Those actions have rippled across the world in a most profound echo.
The question is, for how long will the echo be heard?
Almost two weeks on since that horrific day, as daily reports from NZ are replaced by dramatic daily event unfolding in ie. the UK as the Brexit clock ticks louder and louder, and other new global challenges emerge, how will this time, this turn of sentiment, be embedded?
How will this new way of society looking at itself, looking out for its collective, no longer accepting the divides, endure?
How, when the azaan – the Muslim call to prayer – is heard on the streets of Christchurch, of Auckland, of Sydney, of so many places across the world , will people respond. Will they pause and look up….or will they look away?
Much has been written about Prime Minister Ardern – ‘Jacindamania’ as many now call it. And hopefully, much more will. Why hopefully? Not because it is about her. Nor because it is about her tiny country that is a mere fraction of the size of many global nations shaping the globe in the future.
It is because her tiny nation is showing how one small moment, one small place, three little words, can shift, in a more compassionate and connecting direction, the minds and hearts of the world.
He could have been ungrateful, especially to is early critics, but he chose to be refrained.
He could have been reserved, closed, inaccessible, but instead he was open, personal, unrestrained.
He could have been soundbyte-ready as he responded to reaching the climax of celebration of the greatest performance of his life, but he chose to go unscripted, unedited, unmatched.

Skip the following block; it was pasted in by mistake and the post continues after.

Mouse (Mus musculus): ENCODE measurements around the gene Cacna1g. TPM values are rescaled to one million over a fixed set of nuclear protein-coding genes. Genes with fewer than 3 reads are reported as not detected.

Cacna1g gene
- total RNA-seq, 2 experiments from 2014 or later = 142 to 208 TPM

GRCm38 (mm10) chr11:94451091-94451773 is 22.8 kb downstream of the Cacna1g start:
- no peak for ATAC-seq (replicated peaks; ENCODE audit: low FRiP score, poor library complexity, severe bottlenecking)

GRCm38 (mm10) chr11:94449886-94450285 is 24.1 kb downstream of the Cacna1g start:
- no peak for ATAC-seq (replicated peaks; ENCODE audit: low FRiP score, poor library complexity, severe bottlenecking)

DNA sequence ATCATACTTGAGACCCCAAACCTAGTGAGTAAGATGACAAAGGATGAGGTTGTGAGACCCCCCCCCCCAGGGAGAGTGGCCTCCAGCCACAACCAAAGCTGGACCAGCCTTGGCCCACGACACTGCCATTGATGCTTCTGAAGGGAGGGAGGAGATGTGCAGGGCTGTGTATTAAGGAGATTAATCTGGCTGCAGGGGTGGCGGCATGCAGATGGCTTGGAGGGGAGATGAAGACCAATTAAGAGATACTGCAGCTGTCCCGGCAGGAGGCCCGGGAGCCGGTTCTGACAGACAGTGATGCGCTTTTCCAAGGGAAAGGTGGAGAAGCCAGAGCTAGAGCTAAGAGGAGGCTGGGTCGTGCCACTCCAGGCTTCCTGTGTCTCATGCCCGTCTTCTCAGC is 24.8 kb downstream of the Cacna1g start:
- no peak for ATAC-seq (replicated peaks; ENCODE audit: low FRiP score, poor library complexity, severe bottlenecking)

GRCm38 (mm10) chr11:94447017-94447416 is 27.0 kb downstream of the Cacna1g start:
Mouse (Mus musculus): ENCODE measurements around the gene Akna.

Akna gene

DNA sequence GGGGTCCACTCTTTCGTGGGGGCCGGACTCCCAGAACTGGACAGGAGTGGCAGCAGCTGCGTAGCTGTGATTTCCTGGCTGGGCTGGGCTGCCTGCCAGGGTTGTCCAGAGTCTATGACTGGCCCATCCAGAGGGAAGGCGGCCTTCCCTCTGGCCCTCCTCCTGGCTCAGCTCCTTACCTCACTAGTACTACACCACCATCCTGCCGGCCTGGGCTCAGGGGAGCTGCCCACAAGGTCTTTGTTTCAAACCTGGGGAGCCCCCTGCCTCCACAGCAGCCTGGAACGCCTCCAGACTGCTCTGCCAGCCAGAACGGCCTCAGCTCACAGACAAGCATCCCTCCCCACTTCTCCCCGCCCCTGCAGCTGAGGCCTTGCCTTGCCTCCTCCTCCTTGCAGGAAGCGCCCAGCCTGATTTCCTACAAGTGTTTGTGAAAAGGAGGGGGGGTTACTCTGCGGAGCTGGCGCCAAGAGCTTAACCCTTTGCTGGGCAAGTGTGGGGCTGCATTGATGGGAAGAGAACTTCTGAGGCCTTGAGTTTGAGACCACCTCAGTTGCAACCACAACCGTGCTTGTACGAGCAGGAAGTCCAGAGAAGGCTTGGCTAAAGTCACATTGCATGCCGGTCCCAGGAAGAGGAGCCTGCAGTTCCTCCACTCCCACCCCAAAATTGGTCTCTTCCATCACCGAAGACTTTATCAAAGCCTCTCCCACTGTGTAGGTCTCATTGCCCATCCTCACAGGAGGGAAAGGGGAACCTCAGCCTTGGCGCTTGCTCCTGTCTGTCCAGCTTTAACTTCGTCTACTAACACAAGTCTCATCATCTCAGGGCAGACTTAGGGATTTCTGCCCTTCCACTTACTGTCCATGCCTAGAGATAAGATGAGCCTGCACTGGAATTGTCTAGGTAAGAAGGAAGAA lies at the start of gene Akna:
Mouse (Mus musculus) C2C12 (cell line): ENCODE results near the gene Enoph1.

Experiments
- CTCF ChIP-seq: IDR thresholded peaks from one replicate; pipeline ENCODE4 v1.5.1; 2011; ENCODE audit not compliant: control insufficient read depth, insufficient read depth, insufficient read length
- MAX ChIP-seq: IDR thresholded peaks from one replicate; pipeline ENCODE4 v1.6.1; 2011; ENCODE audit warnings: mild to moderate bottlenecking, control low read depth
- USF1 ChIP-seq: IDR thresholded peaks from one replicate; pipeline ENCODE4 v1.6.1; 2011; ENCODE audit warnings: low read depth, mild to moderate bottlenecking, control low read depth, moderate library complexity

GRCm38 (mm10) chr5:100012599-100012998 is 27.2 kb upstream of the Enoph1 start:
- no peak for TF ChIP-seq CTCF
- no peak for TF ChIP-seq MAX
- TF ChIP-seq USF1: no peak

An artist who has brought back to life the larger-than-life greatness of another, Rami Malek is, unquestionably and unmatched, a class act. Even his Oscar statuette seems to be bowing in praise.
Just hours ago, 2019’s Best Actor took to the stage of the 91st Academy Awards in front of the industry’s finest and elite, and almost 30 million viewers outside of Hollywood’s iconic Dolby Theatre. It was not his first time receiving the industry’s highest honours – ‘Best Actor’. Awards season had been Rami’s Spring. Across the world, stage lights were shone upon him, calling him to receive yet another trophy for his remarkable portrayal of the legendary, gone-too-soon Freddie Mercury, lead singer of Queen, the edgy songbird’s original band members watching on in the audience with quiet, tearful pride.
Which is why at the Oscars, the finale of the industry’s schedule of the awarding of statues. he could have been jaded, just a bit unphased, another award not unexpected.
Instead, the only repeat performance he gave was one of pure, genuine, purposeful gratitude: gratitude for the trust, courage, vision, patience and faith of others.
Gratitude for his feeling of difference creating a sense of sameness with the character, the hero, he was to portray. Grateful for simply having a job.